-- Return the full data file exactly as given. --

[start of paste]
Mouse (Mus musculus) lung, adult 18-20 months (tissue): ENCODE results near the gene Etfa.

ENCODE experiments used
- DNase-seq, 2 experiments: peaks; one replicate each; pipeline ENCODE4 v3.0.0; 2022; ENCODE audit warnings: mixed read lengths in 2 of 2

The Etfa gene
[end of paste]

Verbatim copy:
Mouse (Mus musculus) lung, adult 18-20 months (tissue): ENCODE results near the gene Etfa.

ENCODE experiments used
- DNase-seq, 2 experiments: peaks; one replicate each; pipeline ENCODE4 v3.0.0; 2022; ENCODE audit warnings: mixed read lengths in 2 of 2

The Etfa gene